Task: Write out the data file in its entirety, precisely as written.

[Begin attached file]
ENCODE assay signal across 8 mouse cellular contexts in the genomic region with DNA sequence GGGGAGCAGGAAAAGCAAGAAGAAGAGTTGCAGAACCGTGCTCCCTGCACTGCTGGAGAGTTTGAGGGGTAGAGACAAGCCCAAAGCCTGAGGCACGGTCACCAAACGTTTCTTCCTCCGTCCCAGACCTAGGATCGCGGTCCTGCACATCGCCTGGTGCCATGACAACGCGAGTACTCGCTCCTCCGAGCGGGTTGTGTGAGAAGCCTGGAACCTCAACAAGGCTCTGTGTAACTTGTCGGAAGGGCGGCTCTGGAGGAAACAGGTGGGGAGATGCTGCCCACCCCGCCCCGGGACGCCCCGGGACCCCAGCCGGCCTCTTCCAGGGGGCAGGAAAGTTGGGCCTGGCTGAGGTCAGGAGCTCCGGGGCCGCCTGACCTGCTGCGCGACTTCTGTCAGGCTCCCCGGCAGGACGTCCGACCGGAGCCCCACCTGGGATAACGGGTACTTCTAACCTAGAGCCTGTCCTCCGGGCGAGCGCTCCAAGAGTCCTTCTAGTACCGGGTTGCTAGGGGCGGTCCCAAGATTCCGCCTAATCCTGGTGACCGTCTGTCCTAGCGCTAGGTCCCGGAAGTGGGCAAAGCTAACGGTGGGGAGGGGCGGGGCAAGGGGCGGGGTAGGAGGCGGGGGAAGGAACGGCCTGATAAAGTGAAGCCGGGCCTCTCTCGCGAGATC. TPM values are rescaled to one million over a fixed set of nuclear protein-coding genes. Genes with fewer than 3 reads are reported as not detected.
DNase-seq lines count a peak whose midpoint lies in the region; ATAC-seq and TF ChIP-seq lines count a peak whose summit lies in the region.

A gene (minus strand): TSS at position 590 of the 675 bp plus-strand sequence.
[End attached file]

ENCODE assay signal across 8 mouse cellular contexts in the genomic region with DNA sequence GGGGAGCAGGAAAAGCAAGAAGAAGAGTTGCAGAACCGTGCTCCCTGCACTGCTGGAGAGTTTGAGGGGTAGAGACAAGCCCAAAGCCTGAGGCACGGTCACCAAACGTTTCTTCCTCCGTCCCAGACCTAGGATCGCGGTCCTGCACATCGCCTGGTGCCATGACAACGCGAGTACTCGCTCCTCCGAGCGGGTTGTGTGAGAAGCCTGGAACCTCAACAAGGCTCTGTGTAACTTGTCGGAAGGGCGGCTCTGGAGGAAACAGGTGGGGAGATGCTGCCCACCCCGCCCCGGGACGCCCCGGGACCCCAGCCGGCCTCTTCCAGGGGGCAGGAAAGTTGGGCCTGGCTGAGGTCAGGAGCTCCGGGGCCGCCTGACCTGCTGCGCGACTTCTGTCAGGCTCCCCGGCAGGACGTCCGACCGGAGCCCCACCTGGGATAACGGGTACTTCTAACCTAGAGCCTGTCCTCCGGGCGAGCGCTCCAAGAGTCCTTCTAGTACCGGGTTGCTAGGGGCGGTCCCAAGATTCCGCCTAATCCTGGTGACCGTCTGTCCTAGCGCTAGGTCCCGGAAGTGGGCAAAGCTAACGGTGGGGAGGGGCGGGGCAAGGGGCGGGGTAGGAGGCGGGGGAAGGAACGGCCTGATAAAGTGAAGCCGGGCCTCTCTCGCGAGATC. TPM values are rescaled to one million over a fixed set of nuclear protein-coding genes. Genes with fewer than 3 reads are reported as not detected.
DNase-seq lines count a peak whose midpoint lies in the region; ATAC-seq and TF ChIP-seq lines count a peak whose summit lies in the region.

A gene (minus strand): TSS at position 590 of the 675 bp plus-strand sequence.